RSS Feed Print
The NMDA receptor: a key junction point in Alzheimer's disease
Lane Simonian
Posted: Friday, March 31, 2017 10:18 AM
Joined: 12/12/2011
Posts: 5140

The activation of protein kinase C alpha leads to NMDA receptor activation early in Alzheimer's disease. Many factors activate protein kinase C alpha including environmental toxins, psychological stress, and various forms of amyloid.  Without the initial activation of protein kinase C alpha there is no Alzheimer's disease.

"Malinow’s team found that when mice are missing the PKC alpha gene, neurons functioned normally, even when amyloid beta was present. Then, when they restored PKC alpha, amyloid beta once again impaired neuronal function. In other words, amyloid beta doesn’t inhibit brain function unless PKC alpha is active."

The NMDA receptor is the key junction point in Alzheimer's disease. Activation of NMDA receptors via the phosphatidyinositol 3-kinase/Akt pathway leads to normal blood flow in the brain, the maintenance of antioxidants in the brain, and the regeneration of neurons in the brain.  Activation of NMDA receptors also leads to the formation of peroxynitrite, caspase 3 activation, and DNA damage which leads to the loss of neurotransmitters needed for the retrieval of short-term memory, sleep, mood, social recognition, and alertness, cause mitochondrial dysfunction and the loss of cellular energy, and the death of neurons. In a non-Alzheimer's brain this split function protects against both cancer (too much cell growth) and neurodegeneration.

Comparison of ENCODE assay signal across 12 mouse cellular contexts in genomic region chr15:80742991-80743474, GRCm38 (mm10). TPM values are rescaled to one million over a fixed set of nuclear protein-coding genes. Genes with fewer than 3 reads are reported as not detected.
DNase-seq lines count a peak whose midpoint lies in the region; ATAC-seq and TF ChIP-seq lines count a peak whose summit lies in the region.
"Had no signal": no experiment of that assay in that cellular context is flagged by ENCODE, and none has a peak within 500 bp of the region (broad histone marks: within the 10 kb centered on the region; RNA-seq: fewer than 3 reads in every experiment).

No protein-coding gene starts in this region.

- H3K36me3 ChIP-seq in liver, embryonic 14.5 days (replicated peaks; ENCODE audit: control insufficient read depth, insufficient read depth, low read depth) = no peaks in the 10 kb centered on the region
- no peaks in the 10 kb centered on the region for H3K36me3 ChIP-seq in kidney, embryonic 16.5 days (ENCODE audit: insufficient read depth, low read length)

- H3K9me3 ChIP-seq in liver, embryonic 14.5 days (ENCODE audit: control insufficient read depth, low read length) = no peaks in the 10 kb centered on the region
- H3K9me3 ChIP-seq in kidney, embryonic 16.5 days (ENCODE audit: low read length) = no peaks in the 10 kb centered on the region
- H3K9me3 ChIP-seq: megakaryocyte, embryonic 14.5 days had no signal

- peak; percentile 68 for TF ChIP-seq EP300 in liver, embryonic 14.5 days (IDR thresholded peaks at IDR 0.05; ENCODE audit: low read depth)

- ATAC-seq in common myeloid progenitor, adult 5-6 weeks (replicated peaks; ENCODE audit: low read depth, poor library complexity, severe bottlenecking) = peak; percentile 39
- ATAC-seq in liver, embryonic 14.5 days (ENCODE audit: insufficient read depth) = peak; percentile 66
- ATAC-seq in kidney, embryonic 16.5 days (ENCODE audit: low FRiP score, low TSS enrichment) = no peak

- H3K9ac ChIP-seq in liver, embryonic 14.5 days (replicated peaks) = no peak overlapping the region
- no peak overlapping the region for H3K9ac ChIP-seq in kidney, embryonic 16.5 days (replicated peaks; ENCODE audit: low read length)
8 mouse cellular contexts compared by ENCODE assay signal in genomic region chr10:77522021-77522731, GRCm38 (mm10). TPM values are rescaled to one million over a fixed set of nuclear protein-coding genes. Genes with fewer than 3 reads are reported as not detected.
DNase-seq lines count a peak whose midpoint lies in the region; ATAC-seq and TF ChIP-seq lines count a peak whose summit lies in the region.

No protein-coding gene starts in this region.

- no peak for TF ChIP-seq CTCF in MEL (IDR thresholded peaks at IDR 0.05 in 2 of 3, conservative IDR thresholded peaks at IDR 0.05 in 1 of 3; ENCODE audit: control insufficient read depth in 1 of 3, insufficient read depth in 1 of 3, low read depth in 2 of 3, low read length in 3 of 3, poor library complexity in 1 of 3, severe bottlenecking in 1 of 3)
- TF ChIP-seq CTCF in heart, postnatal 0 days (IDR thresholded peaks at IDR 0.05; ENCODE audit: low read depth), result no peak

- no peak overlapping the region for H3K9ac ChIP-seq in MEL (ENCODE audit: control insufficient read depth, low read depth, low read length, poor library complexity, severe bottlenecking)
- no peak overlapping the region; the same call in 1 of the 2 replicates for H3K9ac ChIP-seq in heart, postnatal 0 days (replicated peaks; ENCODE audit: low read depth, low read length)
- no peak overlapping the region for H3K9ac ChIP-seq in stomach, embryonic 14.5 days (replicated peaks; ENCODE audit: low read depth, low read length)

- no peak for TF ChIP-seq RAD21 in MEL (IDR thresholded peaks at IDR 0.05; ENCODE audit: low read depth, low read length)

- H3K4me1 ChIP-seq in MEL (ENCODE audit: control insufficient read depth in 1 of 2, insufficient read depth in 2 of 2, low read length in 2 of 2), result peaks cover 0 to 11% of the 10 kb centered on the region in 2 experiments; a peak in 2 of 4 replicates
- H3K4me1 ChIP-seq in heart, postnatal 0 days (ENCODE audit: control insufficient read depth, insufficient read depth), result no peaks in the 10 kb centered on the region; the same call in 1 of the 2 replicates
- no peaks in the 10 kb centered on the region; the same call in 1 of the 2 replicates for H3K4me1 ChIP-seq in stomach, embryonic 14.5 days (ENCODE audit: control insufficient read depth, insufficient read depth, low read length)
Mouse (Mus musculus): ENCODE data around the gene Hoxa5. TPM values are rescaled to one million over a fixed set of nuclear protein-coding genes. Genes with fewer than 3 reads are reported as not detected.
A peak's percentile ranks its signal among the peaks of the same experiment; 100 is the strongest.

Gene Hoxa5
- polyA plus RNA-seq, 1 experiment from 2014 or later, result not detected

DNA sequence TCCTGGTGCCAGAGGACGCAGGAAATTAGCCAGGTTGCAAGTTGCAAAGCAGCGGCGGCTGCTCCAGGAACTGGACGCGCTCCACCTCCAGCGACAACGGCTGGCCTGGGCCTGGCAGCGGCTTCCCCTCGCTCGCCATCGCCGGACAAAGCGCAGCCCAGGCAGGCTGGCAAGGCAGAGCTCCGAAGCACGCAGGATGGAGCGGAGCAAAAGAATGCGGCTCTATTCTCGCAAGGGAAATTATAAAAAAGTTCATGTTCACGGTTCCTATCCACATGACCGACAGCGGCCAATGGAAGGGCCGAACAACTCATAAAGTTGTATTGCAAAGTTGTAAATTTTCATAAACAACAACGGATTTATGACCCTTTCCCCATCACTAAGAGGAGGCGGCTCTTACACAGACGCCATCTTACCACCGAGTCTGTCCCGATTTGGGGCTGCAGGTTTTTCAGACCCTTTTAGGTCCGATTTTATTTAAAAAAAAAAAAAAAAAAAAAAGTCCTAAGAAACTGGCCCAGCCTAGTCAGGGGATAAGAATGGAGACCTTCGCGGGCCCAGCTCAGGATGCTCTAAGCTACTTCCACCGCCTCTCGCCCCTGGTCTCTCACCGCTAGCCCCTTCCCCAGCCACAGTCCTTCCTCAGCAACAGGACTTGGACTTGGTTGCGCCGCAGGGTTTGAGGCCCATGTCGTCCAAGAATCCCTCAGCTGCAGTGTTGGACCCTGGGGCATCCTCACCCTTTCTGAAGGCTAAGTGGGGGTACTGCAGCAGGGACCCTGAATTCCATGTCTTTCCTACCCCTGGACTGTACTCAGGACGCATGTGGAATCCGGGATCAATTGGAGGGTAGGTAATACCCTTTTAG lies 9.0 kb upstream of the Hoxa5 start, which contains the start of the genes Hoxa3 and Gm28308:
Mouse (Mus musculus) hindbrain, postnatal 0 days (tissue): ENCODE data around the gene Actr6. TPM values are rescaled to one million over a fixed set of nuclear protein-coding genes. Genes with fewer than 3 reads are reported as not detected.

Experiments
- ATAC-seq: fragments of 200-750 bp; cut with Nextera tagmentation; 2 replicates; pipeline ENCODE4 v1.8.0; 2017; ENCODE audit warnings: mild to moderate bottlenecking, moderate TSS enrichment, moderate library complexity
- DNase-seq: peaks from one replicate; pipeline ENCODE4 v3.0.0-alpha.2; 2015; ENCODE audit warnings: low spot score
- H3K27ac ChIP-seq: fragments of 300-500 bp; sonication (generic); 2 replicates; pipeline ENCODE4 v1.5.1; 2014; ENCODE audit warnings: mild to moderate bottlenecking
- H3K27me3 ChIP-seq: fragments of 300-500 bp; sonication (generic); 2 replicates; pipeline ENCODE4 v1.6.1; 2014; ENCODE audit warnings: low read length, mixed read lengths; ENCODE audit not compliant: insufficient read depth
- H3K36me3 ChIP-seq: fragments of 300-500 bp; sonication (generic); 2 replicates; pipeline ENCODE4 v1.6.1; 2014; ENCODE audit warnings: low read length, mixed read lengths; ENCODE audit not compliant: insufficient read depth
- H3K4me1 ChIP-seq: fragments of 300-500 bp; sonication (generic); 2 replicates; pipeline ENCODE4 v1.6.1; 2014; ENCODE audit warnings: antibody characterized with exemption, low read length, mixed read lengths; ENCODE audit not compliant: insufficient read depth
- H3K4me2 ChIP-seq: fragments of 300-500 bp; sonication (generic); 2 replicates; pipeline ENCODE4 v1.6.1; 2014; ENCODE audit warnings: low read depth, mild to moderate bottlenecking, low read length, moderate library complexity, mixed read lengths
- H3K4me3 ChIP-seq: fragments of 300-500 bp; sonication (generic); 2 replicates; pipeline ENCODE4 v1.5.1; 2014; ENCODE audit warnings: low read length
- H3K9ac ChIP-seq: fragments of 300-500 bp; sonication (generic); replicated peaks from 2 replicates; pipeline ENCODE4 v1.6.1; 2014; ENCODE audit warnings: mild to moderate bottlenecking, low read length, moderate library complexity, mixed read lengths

Synaptic NMDARs are neuroprotective, and their activity triggers different neuroprotective signaling pathways, such as activation of the phosphoinositide 3-kinase (PI3K)/Akt pathway, activation of nuclear CREB (cAMP response element-binding protein), and enhancement of the antioxidant defense system (Hardingham, 2009). Extrasynaptic NMDARs preferentially initiate lethal downstream reactions including mitochondrial dysfunction (Murphy and Fiskum, 1999Wang et al., 1999), oxidative stress (Kinouchi et al., 1991), and nitrosative stress (Aarts et al., 2003Uehara et al., 2006Luo and Zhu, 2011).

But in Alzheimer's disease, oxidation and nitration inhibits the phosphatidyinositol 3- kinase as the disease progresses.  Thus the pathway initiated by NMDA receptor activation (first by protein kinase C alpha and later when this enzymes activity declines by excess amounts of glutamate) becomes solely one of neuronal cell death rather than of neuronal cell survival.  

"The mechanisms of peroxynitrite-induced apoptosis are not fully understood. We report here that peroxynitrite-induced apoptosis of PC12 cells requires the simultaneous activation of p38 and JNK MAP kinase, which in turn activates the intrinsic apoptotic pathway, as evidenced by Bax translocation to the mitochondria, cytochrome c release to the cytoplasm and activation of caspases, leading to cell death. Peroxynitrite induces inactivation of the Akt pathway."

The key to the treatment of Alzheimer's disease thus becomes limiting the formation of oxidants and removing oxidants produced through the activation of NMDA receptors.

"We suggest that oxidative stress mediated through NMDAR and their interaction with other molecules might be a driving force for tau hyperphosphorylation and synapse dysfunction. Thus, understanding the oxidative stress mechanism and degenerating synapses is crucial for the development of therapeutic strategies designed to prevent AD pathogenesis."